I write computer programs to create graphic images.
With an algorithmic goal in mind, I manipulate the work by finely crafting the semantics of each program. Specific results are pursued, although occasionally surprising discoveries are made.
I believe all code is dead unless executing within the computer. For this reason I distribute the source code of my programs in modifiable form to encourage life and spread love. Opening one’s code is a beneficial practice for both the programmer and the community. I appreciate modifications and extensions of these algorithms. Please send me your experiences.
A couple of my favourite pieces include “Bubble Chamber” and “Node Garden”. You can watch each instance of the work evolve before your eyes, if your browser supports Java applets. The artist provides notes on design, process, and experiments, as well as source code (in Processing) anyone can play with.
Also see levitated.net.
It’s freakin’ cold outside, so might as well enjoy the view…
This image (click for full view and explanation) is actually part of the first annual Art of Science competition at Princeton University: “Celebrating the aesthetics of research and the ways in which science and engineering inform art.”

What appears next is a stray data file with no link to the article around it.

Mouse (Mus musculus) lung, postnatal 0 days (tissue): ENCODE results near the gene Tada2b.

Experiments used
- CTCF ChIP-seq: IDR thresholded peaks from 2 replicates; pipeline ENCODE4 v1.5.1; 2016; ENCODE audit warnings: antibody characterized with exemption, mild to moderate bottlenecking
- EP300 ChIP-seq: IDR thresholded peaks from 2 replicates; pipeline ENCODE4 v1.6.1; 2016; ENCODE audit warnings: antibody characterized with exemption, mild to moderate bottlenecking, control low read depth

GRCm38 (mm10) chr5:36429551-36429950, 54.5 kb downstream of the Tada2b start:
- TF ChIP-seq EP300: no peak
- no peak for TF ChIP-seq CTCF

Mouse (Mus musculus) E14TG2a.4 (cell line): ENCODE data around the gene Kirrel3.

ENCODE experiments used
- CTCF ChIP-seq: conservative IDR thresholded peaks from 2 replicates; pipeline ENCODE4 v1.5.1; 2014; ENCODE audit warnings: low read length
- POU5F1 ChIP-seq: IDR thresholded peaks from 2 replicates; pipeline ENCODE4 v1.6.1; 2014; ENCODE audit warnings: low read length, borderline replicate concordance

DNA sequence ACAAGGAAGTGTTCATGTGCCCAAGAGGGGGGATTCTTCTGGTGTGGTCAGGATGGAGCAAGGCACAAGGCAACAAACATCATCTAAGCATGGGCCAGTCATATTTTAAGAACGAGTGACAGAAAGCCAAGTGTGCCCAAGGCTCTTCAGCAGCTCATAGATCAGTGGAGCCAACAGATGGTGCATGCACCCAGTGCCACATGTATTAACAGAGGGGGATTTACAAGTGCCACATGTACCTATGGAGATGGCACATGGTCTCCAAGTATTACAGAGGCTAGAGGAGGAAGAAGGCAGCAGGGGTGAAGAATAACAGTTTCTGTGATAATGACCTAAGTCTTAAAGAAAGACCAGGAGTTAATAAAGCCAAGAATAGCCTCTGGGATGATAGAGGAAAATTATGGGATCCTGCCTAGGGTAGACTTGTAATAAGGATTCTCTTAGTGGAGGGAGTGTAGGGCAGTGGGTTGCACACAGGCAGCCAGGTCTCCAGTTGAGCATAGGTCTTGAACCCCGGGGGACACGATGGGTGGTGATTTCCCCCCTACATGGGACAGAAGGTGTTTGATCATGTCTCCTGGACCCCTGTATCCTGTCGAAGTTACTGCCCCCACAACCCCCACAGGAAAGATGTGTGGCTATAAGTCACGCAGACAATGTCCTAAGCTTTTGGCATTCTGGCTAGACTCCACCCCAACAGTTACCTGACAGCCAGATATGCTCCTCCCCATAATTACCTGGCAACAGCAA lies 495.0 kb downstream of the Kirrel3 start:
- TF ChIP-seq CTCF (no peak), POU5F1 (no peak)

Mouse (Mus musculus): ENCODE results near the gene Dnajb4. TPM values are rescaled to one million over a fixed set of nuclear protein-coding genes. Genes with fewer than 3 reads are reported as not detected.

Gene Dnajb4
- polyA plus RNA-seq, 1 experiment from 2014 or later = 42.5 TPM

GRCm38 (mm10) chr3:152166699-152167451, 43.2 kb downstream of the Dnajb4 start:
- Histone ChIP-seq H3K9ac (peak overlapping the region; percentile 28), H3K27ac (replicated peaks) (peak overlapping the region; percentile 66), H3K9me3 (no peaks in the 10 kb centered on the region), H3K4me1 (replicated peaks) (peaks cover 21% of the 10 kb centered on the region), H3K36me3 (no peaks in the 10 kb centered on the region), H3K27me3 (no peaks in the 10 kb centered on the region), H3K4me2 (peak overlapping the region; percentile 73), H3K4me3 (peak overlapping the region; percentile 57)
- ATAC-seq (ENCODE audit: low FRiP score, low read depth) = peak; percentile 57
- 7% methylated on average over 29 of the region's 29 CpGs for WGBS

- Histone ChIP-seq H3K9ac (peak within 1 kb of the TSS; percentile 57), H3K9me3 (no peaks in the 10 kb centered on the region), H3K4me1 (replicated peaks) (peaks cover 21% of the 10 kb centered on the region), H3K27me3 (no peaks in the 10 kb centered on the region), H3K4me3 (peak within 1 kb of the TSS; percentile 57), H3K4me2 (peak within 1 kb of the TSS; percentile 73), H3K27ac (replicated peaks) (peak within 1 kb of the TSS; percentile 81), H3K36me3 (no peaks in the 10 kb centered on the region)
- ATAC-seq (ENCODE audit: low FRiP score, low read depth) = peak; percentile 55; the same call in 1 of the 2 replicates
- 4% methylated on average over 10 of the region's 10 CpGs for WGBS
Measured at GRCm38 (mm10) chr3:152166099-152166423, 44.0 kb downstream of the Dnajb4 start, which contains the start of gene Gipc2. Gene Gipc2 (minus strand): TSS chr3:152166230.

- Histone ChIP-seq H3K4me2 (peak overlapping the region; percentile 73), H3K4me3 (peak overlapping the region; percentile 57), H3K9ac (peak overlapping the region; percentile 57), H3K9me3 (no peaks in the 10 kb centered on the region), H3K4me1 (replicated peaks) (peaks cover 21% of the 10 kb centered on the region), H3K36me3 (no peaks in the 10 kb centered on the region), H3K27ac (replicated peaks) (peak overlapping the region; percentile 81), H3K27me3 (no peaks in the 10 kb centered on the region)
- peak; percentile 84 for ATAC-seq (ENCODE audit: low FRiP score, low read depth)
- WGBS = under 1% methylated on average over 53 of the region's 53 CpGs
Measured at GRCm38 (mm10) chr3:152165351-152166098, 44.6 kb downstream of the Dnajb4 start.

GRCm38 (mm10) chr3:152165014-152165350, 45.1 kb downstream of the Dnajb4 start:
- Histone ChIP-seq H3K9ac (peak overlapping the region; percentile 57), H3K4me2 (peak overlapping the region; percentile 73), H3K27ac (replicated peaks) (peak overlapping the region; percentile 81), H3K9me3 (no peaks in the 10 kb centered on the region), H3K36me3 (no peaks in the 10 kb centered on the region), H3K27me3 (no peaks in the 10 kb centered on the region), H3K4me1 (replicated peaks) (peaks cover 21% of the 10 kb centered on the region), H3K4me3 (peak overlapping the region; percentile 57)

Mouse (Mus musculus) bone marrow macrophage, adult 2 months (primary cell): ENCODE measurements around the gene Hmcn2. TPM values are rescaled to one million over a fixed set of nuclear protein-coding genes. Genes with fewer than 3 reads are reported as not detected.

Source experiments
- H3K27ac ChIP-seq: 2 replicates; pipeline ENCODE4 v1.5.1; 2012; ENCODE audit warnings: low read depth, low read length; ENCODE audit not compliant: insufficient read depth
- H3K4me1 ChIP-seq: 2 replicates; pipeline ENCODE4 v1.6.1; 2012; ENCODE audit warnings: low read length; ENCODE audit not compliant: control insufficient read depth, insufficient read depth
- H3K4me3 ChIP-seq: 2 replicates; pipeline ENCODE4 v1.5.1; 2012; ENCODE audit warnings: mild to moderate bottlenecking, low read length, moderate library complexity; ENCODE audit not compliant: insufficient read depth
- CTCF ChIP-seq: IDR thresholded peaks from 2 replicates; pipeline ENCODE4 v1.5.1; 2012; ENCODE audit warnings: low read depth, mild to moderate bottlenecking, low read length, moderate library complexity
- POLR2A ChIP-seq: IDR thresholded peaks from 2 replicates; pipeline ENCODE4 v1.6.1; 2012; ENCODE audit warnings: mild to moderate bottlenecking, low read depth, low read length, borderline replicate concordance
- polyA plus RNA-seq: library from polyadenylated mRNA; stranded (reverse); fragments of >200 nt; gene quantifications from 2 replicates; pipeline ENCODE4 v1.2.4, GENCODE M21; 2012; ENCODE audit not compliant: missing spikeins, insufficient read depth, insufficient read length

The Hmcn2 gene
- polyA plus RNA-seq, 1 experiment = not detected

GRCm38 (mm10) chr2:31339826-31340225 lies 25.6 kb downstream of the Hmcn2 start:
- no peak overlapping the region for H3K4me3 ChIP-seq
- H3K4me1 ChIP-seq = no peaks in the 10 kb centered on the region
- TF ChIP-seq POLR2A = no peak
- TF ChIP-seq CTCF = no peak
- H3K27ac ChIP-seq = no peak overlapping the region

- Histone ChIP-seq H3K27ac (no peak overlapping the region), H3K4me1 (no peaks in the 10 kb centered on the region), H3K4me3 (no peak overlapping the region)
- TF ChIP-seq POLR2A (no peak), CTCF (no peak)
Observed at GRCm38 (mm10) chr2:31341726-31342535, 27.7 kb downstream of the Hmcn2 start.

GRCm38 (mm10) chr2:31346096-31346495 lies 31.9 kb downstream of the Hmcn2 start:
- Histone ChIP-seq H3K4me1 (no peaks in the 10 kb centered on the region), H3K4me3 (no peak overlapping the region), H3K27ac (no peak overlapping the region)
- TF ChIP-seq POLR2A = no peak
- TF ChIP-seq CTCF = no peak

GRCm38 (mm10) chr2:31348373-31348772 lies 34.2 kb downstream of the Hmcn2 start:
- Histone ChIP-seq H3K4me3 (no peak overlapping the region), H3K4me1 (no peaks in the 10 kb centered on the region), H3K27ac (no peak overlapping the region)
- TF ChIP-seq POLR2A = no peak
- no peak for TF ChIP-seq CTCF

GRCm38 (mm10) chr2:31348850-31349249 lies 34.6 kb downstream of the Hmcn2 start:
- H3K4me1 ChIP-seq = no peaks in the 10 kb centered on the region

Yet another example of the aesthetics of mechanical computers, this time from Danny Hillis. The 10,000 Year Clock project was intended to “build a monument scale, multi-millennial, all mechanical clock as an icon to long term thinking.” Amusingly, it’s also billed as the world’s slowest computer. Here are a few teaser thumbnails. For detailed images and info, click below.
My friend Mike Nowland has a show of his photography at the new Resistor Gallery on College St. @ Spadina. The opening was last week, but the work is still available for viewing. It’s gorgeous stuff. Here are a few teasers…
If you’re in the neighbourhood, you could just drop by weekdays after 9am. If you’re planning to go out of your way, it would be best to call or email first to make sure someone’s around.
I love pictures of old machines in general, and mechanical computing devices in particular. Completely useless to us now, we can still admire them for their physical form. These photos of the Zuse Z1 (a reconstruction) were taken by my friend Gordon Hicks at the Deutches Technikmuseum Berlin. Click the thumbnails for more, full-size, photos.